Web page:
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From "Dennis E. Hamilton" <dennis.hamil...@acm.org>
Subject Implications for security vulnerability (CVE-2012-0037)
Date Fri, 23 Mar 2012 04:46:07 GMT
Here is my personal assessment around the CVE-2012-003 that was announced concurrent with a
patch release for OpenOffice 3.3.0 today.

First, the vulnerability is related to use of ODF 1.2 document format in a manner that causes
information from the user's computer to be covertly accessed and captured inside the document
when it is saved.  (If it is not saved, there is no harm.  If it is saved as ODF 1.0/1.1,
there might also be no harm, although this case requires some testing to confirm.)

As was reported, it is relatively easy to craft an ODF 1.2 document that can exercise the
exploit when opened by a vulnerable application.

THE EXTENT OF THE VULNERABILITY

LibreOffice reported CVE-2012-0037 today concurrent with the agreed lifting of the embargo.

My understanding is that later (since January) LO 3.4.x releases have the fix as do the LO
3.5.x releases and release candidates.  Consult the LibreOffice.org site and blog for details.

All LibreOffice releases preceding those identified as repaired remain vulnerable.

The patched versions of OO.o 3.3.0 and Oracle OO.o-dev 3.4, are free of the vulnerability.
 The latest (since March 1) Apache OpenOffice developer previews are free of the vulnerability.

All previous OpenOffice.org releases back to OO.o 3.0 presumably have the vulnerability (since
that was the start of claimed ODF 1.2 support).  Any unpatched recent versions will continue
to have the vulnerability until patched or replaced, of course.  

OTHER RELEASES/PRODUCTS THAT DO NOT HAVE THE VULNERABILITY

Pre-3.0 versions of OO.o should not have the vulnerability.

Lotus Symphony has never had the vulnerability.

Microsoft Office 2007/2010 ODF support does not have the vulnerability.  Microsoft Office
converters from ODF to Office (as used with Office 2003, for example) do not have the vulnerability.
 

I suspect that documents containing the exploit can't pass through Google Docs, but I haven't
tested it.  I doubt that they are vulnerable though.

Some other supporters of ODF format have indicated that their products do not support the
feature of ODF 1.2 format that is the carrier of the exploit.  The suppliers of such products
should be consulted directly for confirmation.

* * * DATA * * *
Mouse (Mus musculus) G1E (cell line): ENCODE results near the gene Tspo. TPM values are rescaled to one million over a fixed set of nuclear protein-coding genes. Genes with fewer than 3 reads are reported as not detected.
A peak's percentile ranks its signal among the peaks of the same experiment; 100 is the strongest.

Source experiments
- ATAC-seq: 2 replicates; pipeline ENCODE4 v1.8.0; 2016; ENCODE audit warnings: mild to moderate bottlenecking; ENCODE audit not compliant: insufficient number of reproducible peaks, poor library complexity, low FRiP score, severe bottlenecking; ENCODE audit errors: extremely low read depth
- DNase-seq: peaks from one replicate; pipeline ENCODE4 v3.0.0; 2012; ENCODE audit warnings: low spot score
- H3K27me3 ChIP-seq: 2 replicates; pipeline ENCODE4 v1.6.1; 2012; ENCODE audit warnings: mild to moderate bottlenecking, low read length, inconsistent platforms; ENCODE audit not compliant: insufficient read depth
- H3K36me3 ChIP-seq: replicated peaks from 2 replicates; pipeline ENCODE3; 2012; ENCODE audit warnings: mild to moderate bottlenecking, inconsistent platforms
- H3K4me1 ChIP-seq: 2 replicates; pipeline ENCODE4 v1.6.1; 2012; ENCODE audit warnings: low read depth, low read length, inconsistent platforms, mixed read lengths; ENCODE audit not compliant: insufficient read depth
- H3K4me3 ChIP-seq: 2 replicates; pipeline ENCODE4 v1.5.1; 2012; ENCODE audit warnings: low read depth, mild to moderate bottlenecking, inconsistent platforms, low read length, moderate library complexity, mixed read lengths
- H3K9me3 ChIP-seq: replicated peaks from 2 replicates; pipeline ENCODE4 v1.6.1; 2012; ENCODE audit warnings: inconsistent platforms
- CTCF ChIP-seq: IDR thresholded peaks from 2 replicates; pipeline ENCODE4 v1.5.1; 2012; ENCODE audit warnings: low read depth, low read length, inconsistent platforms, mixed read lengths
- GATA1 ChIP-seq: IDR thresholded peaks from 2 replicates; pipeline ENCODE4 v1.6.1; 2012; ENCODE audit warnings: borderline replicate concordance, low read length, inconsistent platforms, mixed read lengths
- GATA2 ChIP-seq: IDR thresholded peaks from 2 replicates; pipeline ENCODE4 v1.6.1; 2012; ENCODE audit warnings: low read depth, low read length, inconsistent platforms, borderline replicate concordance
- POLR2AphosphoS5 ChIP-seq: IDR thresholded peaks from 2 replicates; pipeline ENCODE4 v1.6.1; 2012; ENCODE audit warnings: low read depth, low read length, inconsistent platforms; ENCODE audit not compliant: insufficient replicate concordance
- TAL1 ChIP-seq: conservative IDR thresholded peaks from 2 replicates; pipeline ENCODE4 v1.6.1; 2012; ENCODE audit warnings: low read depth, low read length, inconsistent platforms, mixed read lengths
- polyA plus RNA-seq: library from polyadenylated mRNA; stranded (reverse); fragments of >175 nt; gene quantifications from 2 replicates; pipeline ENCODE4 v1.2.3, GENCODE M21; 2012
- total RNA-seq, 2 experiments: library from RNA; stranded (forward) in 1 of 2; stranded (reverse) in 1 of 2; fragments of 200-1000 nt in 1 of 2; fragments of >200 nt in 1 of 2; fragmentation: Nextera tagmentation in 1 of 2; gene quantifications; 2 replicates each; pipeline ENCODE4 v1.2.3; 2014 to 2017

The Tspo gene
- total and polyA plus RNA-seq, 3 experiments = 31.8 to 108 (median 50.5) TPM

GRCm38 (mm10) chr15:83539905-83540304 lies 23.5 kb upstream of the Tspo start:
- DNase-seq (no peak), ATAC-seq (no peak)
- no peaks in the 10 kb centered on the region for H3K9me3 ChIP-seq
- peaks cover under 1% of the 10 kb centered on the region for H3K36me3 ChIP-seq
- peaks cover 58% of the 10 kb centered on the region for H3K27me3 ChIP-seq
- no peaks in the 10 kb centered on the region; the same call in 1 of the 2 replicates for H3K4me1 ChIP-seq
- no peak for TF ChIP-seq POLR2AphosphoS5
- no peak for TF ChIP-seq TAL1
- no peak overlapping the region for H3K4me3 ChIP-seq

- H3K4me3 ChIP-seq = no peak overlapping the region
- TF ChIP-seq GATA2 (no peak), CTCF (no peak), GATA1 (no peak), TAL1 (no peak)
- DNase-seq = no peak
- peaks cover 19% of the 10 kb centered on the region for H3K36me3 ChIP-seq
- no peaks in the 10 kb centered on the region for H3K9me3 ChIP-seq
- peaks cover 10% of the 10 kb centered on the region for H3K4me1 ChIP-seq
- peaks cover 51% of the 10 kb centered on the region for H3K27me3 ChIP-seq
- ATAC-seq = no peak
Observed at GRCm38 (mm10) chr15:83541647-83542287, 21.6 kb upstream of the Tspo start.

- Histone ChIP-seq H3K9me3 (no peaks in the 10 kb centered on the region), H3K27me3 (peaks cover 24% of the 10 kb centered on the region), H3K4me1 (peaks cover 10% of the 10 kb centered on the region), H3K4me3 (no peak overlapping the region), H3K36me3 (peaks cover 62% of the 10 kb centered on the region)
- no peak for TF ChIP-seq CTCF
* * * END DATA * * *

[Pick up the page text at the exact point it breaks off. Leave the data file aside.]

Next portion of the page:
DOCUMENTS NOT HAVING THE EXPLOIT

Documents saved as ODF 1.0/1.1 should not preserve any exploit.  That is a way to scrub suspicious
documents and templates so long as any loss of fidelity is tolerable when going down-level
and back.
 
Documents saved as .doc, .rtf, .docx, .xls, .xlsx, .ppt, .pptx, etc., and then brought back
from those formats should not contain any exploit.  This only works if any loss of fidelity
is tolerable of course.  Note that it is not necessary to have Microsoft Office.  Using the
converters that are part of OpenOffice.org, Apache OpenOffice, and LibreOffice is sufficient.
 

Saved HMTL documents will, likewise, be stripped of any exploit.  Saved PDF documents will
also be exploit-free so long as the form of PDF that preserves the original ODF document as
an "attachment" is not used.

WHO IS VULNERABLE AND WHAT TO DO IF YOU THINK YOU ARE

The exploit requires that you open and use a document or template from an unreliable or unknown
source (or that someone you do trust has managed to do this and sent the result to you). 
The captured material is no use if the resulting saved document is not returned to someone
who knows to look for it.  In some forms of the exploit, once information is captured, there
are no further captures.  However, the captured content can be passed on through subsequent
revisions and recipients.  That is, there may be perpetuation of covertly-captured residue.

Fortunately, the exploit involves a feature that is not required for the correct processing
of most ODF documents (which is also why success of the exploit is easily unnoticed).  So
extinguishing the feature from a document, while heavy handed, rarely does any harm.

If you have any doubt concerning ODF documents in your possession, you can exercise some of
the remedies in the previous section, involving saving the document in different formats and
then re-opening it form those formats.  

If you are unable to patch your system or want to ensure that documents you already have do
not carry any exploit, you can also clean up the ODF package using a Zip utility.  It is also
possible to produce a utility that can automatically scrub most ODF packages of any potentially-suspect
content.  

 - Dennis




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